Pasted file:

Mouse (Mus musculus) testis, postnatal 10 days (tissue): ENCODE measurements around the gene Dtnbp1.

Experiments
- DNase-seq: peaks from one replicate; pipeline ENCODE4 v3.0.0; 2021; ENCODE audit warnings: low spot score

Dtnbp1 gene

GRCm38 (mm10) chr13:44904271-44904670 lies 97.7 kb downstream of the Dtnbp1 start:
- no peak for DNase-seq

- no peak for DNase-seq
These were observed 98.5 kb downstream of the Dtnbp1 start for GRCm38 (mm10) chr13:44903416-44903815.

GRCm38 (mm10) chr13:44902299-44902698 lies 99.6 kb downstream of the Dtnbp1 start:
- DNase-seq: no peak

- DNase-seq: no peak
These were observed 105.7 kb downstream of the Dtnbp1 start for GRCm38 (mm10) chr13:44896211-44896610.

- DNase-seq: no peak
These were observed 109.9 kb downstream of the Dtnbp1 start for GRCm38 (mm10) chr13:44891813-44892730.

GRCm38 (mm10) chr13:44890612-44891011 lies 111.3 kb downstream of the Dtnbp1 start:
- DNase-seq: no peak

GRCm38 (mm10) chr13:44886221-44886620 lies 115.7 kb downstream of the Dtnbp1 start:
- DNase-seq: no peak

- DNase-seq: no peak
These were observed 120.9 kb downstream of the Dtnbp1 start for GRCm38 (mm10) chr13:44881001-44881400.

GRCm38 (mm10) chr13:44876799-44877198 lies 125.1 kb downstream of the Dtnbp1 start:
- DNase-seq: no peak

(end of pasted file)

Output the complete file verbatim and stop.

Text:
Mouse (Mus musculus) testis, postnatal 10 days (tissue): ENCODE measurements around the gene Dtnbp1.

Experiments
- DNase-seq: peaks from one replicate; pipeline ENCODE4 v3.0.0; 2021; ENCODE audit warnings: low spot score

Dtnbp1 gene

GRCm38 (mm10) chr13:44904271-44904670 lies 97.7 kb downstream of the Dtnbp1 start:
- no peak for DNase-seq

- no peak for DNase-seq
These were observed 98.5 kb downstream of the Dtnbp1 start for GRCm38 (mm10) chr13:44903416-44903815.

GRCm38 (mm10) chr13:44902299-44902698 lies 99.6 kb downstream of the Dtnbp1 start:
- DNase-seq: no peak

- DNase-seq: no peak
These were observed 105.7 kb downstream of the Dtnbp1 start for GRCm38 (mm10) chr13:44896211-44896610.

- DNase-seq: no peak
These were observed 109.9 kb downstream of the Dtnbp1 start for GRCm38 (mm10) chr13:44891813-44892730.

GRCm38 (mm10) chr13:44890612-44891011 lies 111.3 kb downstream of the Dtnbp1 start:
- DNase-seq: no peak

GRCm38 (mm10) chr13:44886221-44886620 lies 115.7 kb downstream of the Dtnbp1 start:
- DNase-seq: no peak

- DNase-seq: no peak
These were observed 120.9 kb downstream of the Dtnbp1 start for GRCm38 (mm10) chr13:44881001-44881400.

GRCm38 (mm10) chr13:44876799-44877198 lies 125.1 kb downstream of the Dtnbp1 start:
- DNase-seq: no peak